Study Finds a Persisting Gender Gap in Earnings Among Registered Nurses

A new study led by researchers at the University of California, San Francisco finds that male registered nurses earn on average more than $5,000 than women registered nurses. Furthermore, the study found that this gender gap in wages among registered nurses has persisted for three decades.

The data showed that unadjusted male salaries were higher than female salaries every year between 1988 and 2008 by an average of approximately $10,000. Male salaries, adjusted for speciality were, on average, higher by $5,148. Over a 30-year career as a registered nurse, women are earning more than $150,000 less than men.

Ulrike Muench, an assistant professor of social and behavioral sciences in the School of Nursing at the University of California San Francisco and the lead author of the study, stated that “given the large numbers of women employed in nursing, gender pay differences affect a sizable part of the population and their families. Employers should examine whether there are legitimate reasons for paying these men more than women and take action to correct existing inequities. By increasing transparency of gender differences in compensation, the hiring climate may become more conducive for female nurses to negotiate with their employer for wage parity.”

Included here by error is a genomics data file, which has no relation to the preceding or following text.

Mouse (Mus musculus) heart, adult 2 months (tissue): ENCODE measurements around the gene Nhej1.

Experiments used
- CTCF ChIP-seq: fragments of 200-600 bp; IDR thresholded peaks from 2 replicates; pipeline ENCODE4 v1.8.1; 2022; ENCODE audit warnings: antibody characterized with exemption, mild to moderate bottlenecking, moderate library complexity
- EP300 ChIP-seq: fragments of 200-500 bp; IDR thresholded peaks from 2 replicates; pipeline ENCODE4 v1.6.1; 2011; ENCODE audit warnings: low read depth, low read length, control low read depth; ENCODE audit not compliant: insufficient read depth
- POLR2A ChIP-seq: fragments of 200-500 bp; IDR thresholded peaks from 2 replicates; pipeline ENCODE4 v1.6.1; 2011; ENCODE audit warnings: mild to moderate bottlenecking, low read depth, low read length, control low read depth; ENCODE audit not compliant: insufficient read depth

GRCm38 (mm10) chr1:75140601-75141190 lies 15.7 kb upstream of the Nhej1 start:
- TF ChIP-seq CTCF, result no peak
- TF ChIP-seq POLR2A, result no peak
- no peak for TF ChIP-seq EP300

Dr. Muench holds a master’s degree and a Ph.D. from the Yale School of Nursing.

They study is scheduled for publication in the Journal of the American Medical Association in March.

Filed Under: Gender GapResearch/Study


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